Concerning practical polytheism, Fowler had this to say from his book stages of faith
Here I use this anthropological term to characterize a pattern of faith and identity that lacks any one center of value and power of sufficient transcendence to focus and order one's life. For the polytheist not even the self - one's myth of one's own worth and destiny-can lay a compelling enough claim to unify one's hopes and strivings. The polytheist has "interests" in many minor centers of value and power. He or she may exhibit the pattern described by Robert J. Lifton's image of the protean man, a personality pattern he found in postwar Japan and in the United States in the sixties. Proteus was a minor sea god in the court of Poseidon who could readily adopt any form or guise he desired, but who found it impossible to maintain any particular identity or commitments. Protean people make a series of relatively intense or total identity and faith plunges, but their commitments prove to be transient and shifting. They thus move from one faith relational triad to another, often with sharp discontinuities and abrupt changes of direction.
I think the purpose of religion is best thought of as a tension. There are numerous equilibrium points that are easy to fall into. It might be protean polytheism, or diffuse polytheism where nothing ever has much importance. It may be religious fundamentalism or atheistic assurance. It might be a strongly deterministic god or practical agnosticism. In many things, the balancing point between these extremes seems to be unstable. That is not to say many people don't have moderated, nuanced views, only that over time, once we have seen the other side, we tend to become much more sure of our own position. While this doesn't seem like much of a problem, it can be if it limits our ability to move from the comfy coziness of deeply ingrained stability.
Now again, I am not saying stability and stagnation are bad, only that they can be if we confuse entrenchment for progress. In this case what may appear as a fabulous way for discovering the universe may in fact be a fabulous way to discover a tiny part of it. Bursts of activity tend to happen as we rationalize disparate points. It happens when we try and see how one equilibrium position can be connected with another. These connections open up a flood of new possibilities as weightings have to be re-evaluated and the freedom from a background of rigid cognitive subconscious enables novelty. Supposing that such a spark of creativeness is vital for exploring the unseen parts of our environment, we may well ask what should the major focus of revealed religion be?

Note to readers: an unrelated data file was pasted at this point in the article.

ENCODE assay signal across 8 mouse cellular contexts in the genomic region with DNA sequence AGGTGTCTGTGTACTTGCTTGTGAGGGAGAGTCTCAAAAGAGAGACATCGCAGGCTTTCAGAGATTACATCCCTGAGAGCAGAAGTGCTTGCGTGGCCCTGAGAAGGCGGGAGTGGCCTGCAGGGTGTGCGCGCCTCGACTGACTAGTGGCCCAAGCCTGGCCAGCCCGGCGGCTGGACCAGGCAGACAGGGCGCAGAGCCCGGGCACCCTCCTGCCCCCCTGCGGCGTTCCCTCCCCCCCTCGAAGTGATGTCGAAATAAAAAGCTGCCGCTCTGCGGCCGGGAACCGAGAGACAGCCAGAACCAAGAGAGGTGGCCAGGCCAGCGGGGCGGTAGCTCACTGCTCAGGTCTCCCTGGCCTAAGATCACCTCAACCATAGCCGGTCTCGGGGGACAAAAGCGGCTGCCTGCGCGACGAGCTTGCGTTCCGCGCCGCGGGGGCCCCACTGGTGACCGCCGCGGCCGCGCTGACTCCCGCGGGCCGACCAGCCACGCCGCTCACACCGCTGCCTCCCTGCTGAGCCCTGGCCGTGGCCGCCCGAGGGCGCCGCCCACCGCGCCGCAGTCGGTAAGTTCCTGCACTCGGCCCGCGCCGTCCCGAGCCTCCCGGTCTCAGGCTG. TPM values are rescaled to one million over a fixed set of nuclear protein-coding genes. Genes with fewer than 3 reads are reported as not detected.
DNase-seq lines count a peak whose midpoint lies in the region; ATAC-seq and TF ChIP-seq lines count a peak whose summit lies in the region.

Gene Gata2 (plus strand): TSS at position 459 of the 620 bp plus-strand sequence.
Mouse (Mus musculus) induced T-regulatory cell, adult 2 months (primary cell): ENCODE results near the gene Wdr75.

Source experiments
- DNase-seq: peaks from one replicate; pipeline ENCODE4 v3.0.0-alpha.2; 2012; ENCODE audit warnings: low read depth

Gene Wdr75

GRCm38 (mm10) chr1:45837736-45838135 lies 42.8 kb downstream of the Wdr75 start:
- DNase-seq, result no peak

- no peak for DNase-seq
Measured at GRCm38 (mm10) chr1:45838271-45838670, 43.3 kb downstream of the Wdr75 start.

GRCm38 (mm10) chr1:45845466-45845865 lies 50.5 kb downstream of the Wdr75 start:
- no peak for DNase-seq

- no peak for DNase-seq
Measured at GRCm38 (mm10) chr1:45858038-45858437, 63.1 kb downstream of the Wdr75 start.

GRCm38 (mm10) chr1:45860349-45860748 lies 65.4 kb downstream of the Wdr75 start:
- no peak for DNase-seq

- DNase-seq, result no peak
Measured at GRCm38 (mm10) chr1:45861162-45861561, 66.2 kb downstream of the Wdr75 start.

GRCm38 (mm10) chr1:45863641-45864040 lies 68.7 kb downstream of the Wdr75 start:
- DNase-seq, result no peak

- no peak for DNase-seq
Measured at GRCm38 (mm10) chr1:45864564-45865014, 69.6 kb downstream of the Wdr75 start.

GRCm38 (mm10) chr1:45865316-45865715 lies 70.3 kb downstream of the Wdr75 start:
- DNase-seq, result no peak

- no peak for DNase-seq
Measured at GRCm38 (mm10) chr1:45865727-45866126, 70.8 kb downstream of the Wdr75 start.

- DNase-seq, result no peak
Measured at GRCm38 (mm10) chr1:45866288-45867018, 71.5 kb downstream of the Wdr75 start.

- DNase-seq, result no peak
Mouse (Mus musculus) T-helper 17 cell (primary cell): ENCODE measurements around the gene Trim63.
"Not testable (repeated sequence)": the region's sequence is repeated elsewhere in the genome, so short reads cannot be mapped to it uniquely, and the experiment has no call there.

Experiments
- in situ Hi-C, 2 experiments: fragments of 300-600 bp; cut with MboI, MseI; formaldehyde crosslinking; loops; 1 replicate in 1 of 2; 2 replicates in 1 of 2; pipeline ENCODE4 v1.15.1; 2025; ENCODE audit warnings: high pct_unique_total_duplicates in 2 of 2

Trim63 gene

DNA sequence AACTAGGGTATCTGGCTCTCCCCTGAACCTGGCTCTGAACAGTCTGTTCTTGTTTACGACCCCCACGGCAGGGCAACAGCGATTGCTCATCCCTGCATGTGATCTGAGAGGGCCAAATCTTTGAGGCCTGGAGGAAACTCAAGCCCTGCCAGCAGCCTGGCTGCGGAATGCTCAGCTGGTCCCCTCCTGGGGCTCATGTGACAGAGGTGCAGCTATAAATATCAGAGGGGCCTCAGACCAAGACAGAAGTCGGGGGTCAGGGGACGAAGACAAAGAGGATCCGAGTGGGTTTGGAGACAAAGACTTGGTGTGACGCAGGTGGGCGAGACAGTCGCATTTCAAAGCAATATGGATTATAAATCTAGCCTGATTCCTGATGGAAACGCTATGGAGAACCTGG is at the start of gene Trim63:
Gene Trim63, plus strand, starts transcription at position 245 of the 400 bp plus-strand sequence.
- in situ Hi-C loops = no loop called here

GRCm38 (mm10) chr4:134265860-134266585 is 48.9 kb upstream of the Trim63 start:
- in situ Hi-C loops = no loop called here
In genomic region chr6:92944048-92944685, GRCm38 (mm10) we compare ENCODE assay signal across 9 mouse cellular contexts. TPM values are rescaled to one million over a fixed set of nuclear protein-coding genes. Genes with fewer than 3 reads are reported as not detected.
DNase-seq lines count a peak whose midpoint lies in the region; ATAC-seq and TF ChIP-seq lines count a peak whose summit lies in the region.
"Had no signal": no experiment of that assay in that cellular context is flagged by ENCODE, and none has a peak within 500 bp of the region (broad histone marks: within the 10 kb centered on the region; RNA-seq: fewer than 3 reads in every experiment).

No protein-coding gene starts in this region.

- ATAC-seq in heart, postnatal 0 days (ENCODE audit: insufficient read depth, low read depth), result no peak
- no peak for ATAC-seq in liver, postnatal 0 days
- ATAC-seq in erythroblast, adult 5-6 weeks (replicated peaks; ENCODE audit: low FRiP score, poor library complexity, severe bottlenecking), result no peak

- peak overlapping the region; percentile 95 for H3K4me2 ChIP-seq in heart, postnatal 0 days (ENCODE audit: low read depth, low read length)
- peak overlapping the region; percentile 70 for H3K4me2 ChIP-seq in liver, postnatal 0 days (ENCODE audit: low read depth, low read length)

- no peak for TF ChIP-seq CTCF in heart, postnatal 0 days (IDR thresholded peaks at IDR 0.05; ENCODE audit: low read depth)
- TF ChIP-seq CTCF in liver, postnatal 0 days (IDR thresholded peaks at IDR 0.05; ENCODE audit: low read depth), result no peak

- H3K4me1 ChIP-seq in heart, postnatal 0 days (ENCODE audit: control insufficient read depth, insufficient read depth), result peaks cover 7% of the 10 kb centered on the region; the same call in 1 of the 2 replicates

1. It should enable a complete understanding of our material world through revelation that dictates scientific and technological advancement (ex God reveals to us scientific laws that can help us explore the universe or better our lives. new drugs, new physical laws, etc)
2. It should group people based on their commitment levels, personal preferences, hopes and aspirations. In this way it can unify minor differences creating a common perspective that solves many socially related conflicts, and enables the power behind group action. (ex. there are many different kingdoms of glory where we can work with those who share our way of being, and this life is a sorting process. Revelation provides doctrines that are key for this sorting)
3. It forces a continual re-evaluation of facts, opinions and ideas. While this may prevent the easy attainment of many answers, if our perspective is in fact rather limited, it can keep us from solidifying around absolutes that may be incorrect or valid over a limited domain. (ex facts from mortality, while useful are less important than whatever key may exist for discovering other aspects of our environment. Revelation is about keeping us on track with a long range methodology.)
Obviously many people fault religion because it doesn't provide a type 1 answer (controversial dietary laws aside :). The lack of this type of revelation implies that such advancement is not the primary purpose of religion. (some would argue that God's inspiration provides new ideas, scientific and otherwise, however it doesn't seem like this is the point of revelation. The book of mormon stones, and the ships of Noah, the Jaredites and Nephi aside - and perhaps some temple construction)
Answer 2 seems a popular idea. The earth as a test meme seems quite prevalent. The type 3 answer doesn't seem at all popular. While Atran from In Gods We Trust, seemed to think that religious thought is inherently circular (because it arose out of a hyperactive agent detection routine that feeds back on itself), most people critique religion because it provides a continually moving target. However I wonder if in this critique, we usually don't neglect some of the potential benefits of continual re-evaluation and reformulation. This seems a natural thing to forget when we assume the immediate product always outweighs the process.